‘Draw On Me’ Performance Piece at Late Leith

Artificial Womb was able to secure a last-minute stall at Late Leith’s Art Mart on Sunday (26/06). Part of my pitch was a performance piece where anyone could draw on me with sharpie permanent markers as long as they paid 5p or more.

Greyscale. A large table with an assortment of zines and badges on it. Hanging from the table is bunting that reads "Artificial Womb" with a letter on every triangle.

I’m pretty sure this performance has been done before by Marina Abramovic & certainly by Amanda Palmer, but to my knowledge it’s always been a free thing. Like, they would invite audience members to participate without charging them for drawing on them. Amanda Palmer’s written about how doing the performance that way (with everyone at once going for it, being surrounded by people) can leave the artist vulnerable to groping and I felt that adding a small charge might prevent that kind of issue.

So I set up my hat and blackboard to the side of my stall and waited.

At first I was hoping that people would use different coloured pens based on their gender identity, but that only worked for the first few people and then one of my female friends insisted on using a blue pen and it all went out the window.

BUT, what turned out to be much more interesting was the way the 5p minimum donation made a difference. People were totally up for drawing or writing on me (as they often are totally up for drawing on the inside of my car), but when I said it cost 5p+ people really paused. It wasn’t about cost, since people who were already at my table had often bought a zine or had loose change, but it seemed to bring in an ethical dimension that people were less comfortable with. I say people, I mean women.

Men seemed to have no problem putting some money in the hat and putting pen to skin. But a number of women were really reluctant once they heard they had to pay. One women literally said, “I’d be so up for this if it was free, but… it just doesn’t feel right to pay to draw on you.” I thought that was so interesting. It’s like, what we are and aren’t allowed to charge for.

It wasn’t the venue to be totally naked (it was during the day and there were kids around, despite it being not a child-friendly event), so I’d worn the outfit I once did some stripping in. It was… different… being dressed like a sex worker while going about my usual art-business day. At first I felt really out of place, like I was standing in for someone else, but once people started to draw on me I got back into ‘artist’ mode and it was all fine.

I was surprised that kids wanted to draw on me and even more surprised that their parents let them and didn’t shoo them away or accuse me of corruption or something. I have so much internalised shame about my body and my sexuality and my voice/expression around these issues. It’s really encouraging to be allowed, by society, to raise issues of feminist performance art and sex work in a setting where children are present. There’s still so much of a taboo about talking to kids about bodies and sex, and I am no-where near being able to navigate this ground effectively. I just appreciated being there.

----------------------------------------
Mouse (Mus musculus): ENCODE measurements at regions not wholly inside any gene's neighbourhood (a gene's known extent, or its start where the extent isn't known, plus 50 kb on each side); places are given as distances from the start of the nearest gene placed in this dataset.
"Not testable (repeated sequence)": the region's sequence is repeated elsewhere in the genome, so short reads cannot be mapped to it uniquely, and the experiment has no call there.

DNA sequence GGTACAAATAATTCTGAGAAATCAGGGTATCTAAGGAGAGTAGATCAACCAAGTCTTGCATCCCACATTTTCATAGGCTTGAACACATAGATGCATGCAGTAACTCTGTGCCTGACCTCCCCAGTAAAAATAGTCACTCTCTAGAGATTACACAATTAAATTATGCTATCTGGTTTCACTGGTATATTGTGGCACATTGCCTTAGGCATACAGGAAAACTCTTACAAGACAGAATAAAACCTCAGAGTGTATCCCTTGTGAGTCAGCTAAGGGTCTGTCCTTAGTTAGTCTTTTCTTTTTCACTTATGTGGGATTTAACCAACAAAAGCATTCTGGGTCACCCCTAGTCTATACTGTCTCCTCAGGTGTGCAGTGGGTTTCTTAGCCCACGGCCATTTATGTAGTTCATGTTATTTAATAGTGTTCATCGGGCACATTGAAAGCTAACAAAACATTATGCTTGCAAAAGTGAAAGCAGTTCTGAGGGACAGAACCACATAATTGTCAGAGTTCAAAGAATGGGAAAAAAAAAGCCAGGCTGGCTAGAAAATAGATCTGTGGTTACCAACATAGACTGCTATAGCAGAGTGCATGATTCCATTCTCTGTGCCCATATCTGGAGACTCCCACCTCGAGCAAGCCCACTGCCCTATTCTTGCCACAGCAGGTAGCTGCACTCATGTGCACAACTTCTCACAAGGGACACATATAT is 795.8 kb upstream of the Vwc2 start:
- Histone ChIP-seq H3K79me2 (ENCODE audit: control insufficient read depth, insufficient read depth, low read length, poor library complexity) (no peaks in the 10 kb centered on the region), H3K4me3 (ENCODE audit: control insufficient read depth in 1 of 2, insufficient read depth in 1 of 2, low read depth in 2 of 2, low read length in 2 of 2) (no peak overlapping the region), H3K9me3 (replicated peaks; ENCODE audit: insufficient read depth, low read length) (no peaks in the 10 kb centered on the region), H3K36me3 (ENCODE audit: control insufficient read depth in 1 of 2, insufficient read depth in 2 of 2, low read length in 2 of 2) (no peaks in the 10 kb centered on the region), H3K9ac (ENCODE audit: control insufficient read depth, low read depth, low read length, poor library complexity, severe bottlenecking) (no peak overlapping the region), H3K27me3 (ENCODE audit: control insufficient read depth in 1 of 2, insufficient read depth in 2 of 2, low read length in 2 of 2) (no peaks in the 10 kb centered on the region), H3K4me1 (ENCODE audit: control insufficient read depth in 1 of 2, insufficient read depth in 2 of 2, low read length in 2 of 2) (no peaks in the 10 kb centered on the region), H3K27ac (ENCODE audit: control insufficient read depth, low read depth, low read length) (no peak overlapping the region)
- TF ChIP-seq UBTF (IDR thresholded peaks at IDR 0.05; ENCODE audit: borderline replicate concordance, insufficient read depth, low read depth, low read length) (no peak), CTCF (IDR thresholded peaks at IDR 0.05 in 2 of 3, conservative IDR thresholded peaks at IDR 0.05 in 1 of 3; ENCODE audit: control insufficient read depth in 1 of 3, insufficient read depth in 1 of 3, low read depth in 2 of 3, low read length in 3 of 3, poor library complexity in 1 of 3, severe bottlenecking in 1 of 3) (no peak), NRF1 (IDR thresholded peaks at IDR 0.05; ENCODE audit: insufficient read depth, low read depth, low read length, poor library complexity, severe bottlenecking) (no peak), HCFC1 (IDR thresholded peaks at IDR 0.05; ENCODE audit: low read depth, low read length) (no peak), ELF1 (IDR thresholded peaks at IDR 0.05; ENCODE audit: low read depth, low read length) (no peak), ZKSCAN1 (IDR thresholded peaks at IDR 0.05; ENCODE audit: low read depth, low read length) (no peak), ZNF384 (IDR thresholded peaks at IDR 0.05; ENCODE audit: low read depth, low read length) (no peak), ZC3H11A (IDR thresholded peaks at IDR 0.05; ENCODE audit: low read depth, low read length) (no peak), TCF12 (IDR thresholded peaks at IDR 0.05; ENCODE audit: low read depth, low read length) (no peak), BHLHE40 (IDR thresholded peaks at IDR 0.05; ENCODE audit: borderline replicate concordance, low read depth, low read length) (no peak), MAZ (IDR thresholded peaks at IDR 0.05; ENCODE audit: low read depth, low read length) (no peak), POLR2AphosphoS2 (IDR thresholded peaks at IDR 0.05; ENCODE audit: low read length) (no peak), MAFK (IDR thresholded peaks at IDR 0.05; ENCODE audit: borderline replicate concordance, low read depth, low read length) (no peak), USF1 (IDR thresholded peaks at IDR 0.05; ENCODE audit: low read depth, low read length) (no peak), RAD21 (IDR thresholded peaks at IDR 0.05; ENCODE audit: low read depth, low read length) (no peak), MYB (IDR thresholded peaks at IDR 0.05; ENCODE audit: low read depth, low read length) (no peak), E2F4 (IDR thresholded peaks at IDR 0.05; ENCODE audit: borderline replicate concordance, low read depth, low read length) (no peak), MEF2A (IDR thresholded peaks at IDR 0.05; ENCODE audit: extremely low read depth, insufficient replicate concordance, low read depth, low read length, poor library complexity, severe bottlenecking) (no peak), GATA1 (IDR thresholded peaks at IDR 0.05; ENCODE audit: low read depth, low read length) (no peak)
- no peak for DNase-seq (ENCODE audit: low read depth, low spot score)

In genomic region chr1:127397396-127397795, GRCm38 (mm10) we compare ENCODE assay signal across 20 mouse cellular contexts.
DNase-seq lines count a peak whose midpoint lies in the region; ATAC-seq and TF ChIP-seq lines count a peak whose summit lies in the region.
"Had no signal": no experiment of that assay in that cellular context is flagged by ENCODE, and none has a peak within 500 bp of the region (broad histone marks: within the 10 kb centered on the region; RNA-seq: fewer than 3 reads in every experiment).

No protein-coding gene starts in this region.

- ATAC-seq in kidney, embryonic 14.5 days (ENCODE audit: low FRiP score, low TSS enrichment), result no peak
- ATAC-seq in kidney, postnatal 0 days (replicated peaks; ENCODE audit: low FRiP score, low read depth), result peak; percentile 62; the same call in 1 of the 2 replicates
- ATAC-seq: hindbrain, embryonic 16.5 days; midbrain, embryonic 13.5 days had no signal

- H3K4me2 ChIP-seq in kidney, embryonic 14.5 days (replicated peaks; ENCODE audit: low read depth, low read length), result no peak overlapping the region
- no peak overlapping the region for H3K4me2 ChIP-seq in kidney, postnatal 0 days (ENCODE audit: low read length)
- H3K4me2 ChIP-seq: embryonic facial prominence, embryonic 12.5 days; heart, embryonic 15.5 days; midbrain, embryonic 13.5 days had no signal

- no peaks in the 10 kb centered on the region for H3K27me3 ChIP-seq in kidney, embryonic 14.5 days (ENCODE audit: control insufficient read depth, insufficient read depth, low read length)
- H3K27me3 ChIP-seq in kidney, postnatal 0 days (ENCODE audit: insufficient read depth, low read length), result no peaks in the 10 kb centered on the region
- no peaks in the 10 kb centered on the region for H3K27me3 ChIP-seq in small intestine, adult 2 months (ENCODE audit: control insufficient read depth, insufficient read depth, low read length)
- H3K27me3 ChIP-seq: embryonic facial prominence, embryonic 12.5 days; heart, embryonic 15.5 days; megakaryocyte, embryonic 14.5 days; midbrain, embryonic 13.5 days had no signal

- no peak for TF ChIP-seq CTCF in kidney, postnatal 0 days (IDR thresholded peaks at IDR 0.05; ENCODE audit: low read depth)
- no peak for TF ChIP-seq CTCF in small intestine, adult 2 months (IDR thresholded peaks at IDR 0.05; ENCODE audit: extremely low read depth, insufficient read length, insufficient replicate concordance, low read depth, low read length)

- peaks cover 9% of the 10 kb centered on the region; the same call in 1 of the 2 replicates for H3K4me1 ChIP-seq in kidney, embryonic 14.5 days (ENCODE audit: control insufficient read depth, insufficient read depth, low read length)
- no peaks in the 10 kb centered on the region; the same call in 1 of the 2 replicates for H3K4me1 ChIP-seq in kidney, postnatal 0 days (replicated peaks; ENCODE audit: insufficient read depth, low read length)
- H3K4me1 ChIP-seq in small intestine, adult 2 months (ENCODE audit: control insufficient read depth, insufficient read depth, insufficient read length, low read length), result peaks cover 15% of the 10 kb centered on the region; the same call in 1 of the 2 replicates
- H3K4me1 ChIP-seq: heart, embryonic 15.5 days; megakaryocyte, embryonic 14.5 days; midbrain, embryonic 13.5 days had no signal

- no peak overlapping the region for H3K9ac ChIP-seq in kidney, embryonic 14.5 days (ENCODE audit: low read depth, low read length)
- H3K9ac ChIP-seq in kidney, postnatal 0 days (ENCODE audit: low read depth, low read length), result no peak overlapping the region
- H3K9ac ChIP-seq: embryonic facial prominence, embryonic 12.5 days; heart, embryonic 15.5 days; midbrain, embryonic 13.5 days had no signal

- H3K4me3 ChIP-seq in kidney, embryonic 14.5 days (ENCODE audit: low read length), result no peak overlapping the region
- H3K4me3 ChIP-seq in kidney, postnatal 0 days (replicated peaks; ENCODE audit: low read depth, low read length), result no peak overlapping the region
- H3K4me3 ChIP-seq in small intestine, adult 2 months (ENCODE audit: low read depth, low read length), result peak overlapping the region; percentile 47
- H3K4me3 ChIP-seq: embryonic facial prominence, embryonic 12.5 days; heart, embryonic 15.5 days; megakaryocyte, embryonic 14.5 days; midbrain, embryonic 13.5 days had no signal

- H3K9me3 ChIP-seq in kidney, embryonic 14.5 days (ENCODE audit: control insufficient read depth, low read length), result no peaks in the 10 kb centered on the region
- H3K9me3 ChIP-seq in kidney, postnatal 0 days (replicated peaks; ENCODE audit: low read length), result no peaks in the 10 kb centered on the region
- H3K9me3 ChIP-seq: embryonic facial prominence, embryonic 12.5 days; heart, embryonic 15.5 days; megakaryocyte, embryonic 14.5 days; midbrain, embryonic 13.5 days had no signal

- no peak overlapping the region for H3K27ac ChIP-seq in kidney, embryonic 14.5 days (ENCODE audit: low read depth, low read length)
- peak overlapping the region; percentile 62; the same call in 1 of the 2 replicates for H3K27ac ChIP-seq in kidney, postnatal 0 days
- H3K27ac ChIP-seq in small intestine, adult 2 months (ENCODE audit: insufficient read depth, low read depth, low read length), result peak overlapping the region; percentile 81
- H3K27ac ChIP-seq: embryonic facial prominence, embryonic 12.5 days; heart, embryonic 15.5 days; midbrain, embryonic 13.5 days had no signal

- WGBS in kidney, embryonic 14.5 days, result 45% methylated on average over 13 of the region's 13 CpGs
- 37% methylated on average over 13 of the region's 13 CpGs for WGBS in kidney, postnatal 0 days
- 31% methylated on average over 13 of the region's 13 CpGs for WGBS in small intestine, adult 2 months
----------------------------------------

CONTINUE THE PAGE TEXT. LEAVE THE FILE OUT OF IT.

One girl – maybe about eleven-years-old – wrote, “Ana is cool art,” and then apologised for it not making much sense. But I thought it was awesome. I really liked that she asked what my name was and then included that in the temporary sharpie tattoo. It made me feel like a person, not just an object, and like what I’m doing is inspiring and does matter.

Overall I made between £5-7.50. I was counting all the change from stall sales and bowler hat together and moving coins around to ensure the stall float had a decent amount of change, so I’m not 100% sure how much I made. Even so, it was a decent amount for a first performance (especially given that participation started at 5p).

Here’s how I looked at the end of it:

Greyscale. Ana Hine, a white woman, standing with her back to the camera and her arms out. There are a variety of drawings and phrases written onto her skin in pen.
Ana Hine

Greyscale. The bottom half of Ana Hine, a white woman, who has various phrases written on her skin in pen.

There was other cool stuff going on as well. I met Faith Eliott, whose music I promoted in Artificial Womb #10. I ran into Sandy, who’s the current curator of Fine Roots Gallery where I’ve got an upcoming solo exhibition in September (more details to follow). And my friend Bethany Thompson, who prints Artificial Womb, was there promoting her illustration work:

Beth, a white woman wearing glasses, holds up a bag of money. She is smiling.
Beth made quite a bit of dosh

AND the pink tent was appreciated by some folk, which always makes me happy. I’m waiting until I get the go-ahead from Mary Modeen (the course supervisor for my upcoming MFA) before I do any further work on the tent, but I hope I can get back to it soon.

Two people lie side by side in a tent. The viewer can see their legs but not their faces.

Overall, it was just a good day. Thanks to Late Leith for letting me do my thing, everyone who bought something for boosting my self-esteem and supporting my business, DSEN whose feasibility grant is still helping pay for my petrol & time, and the patrons for their continued faith in me (join them here).

All my love,


Editor-In-Chief, Artificial Womb

Words and Images: Ana Hine


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You can support our independent feminist arts journalism for as little as $1 per month on Patreon: www.patreon.com/artificialwomb


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